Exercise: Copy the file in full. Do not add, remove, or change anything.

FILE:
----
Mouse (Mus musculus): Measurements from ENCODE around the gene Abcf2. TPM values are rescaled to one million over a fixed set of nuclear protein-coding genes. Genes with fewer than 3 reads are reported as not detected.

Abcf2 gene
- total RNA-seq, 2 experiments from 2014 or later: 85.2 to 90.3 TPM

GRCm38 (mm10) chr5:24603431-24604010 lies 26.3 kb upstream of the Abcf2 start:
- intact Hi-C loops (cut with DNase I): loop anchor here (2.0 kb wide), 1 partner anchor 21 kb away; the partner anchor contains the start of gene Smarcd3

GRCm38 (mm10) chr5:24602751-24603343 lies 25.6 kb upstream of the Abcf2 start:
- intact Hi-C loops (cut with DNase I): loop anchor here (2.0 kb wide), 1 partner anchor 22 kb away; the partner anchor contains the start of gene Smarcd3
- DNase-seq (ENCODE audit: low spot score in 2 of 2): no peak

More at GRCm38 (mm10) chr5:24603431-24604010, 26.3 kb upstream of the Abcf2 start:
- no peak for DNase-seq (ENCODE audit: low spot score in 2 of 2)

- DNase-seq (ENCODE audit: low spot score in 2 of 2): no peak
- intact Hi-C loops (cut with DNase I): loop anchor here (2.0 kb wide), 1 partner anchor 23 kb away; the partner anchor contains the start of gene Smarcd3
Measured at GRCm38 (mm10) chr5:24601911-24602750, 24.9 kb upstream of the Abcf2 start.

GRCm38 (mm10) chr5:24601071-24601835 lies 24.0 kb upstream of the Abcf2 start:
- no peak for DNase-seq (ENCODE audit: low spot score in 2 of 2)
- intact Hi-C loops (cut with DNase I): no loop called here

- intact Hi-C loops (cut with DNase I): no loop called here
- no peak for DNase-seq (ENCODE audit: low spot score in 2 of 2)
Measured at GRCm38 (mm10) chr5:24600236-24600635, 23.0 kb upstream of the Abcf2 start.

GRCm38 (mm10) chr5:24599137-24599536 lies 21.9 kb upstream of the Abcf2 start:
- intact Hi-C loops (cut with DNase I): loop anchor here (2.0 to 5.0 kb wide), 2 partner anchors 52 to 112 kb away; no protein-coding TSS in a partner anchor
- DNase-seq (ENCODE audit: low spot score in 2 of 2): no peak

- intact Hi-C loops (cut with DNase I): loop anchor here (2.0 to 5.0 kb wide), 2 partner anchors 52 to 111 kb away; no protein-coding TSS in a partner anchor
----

Mouse (Mus musculus): Measurements from ENCODE around the gene Abcf2. TPM values are rescaled to one million over a fixed set of nuclear protein-coding genes. Genes with fewer than 3 reads are reported as not detected.

Abcf2 gene
- total RNA-seq, 2 experiments from 2014 or later: 85.2 to 90.3 TPM

GRCm38 (mm10) chr5:24603431-24604010 lies 26.3 kb upstream of the Abcf2 start:
- intact Hi-C loops (cut with DNase I): loop anchor here (2.0 kb wide), 1 partner anchor 21 kb away; the partner anchor contains the start of gene Smarcd3

GRCm38 (mm10) chr5:24602751-24603343 lies 25.6 kb upstream of the Abcf2 start:
- intact Hi-C loops (cut with DNase I): loop anchor here (2.0 kb wide), 1 partner anchor 22 kb away; the partner anchor contains the start of gene Smarcd3
- DNase-seq (ENCODE audit: low spot score in 2 of 2): no peak

More at GRCm38 (mm10) chr5:24603431-24604010, 26.3 kb upstream of the Abcf2 start:
- no peak for DNase-seq (ENCODE audit: low spot score in 2 of 2)

- DNase-seq (ENCODE audit: low spot score in 2 of 2): no peak
- intact Hi-C loops (cut with DNase I): loop anchor here (2.0 kb wide), 1 partner anchor 23 kb away; the partner anchor contains the start of gene Smarcd3
Measured at GRCm38 (mm10) chr5:24601911-24602750, 24.9 kb upstream of the Abcf2 start.

GRCm38 (mm10) chr5:24601071-24601835 lies 24.0 kb upstream of the Abcf2 start:
- no peak for DNase-seq (ENCODE audit: low spot score in 2 of 2)
- intact Hi-C loops (cut with DNase I): no loop called here

- intact Hi-C loops (cut with DNase I): no loop called here
- no peak for DNase-seq (ENCODE audit: low spot score in 2 of 2)
Measured at GRCm38 (mm10) chr5:24600236-24600635, 23.0 kb upstream of the Abcf2 start.

GRCm38 (mm10) chr5:24599137-24599536 lies 21.9 kb upstream of the Abcf2 start:
- intact Hi-C loops (cut with DNase I): loop anchor here (2.0 to 5.0 kb wide), 2 partner anchors 52 to 112 kb away; no protein-coding TSS in a partner anchor
- DNase-seq (ENCODE audit: low spot score in 2 of 2): no peak

- intact Hi-C loops (cut with DNase I): loop anchor here (2.0 to 5.0 kb wide), 2 partner anchors 52 to 111 kb away; no protein-coding TSS in a partner anchor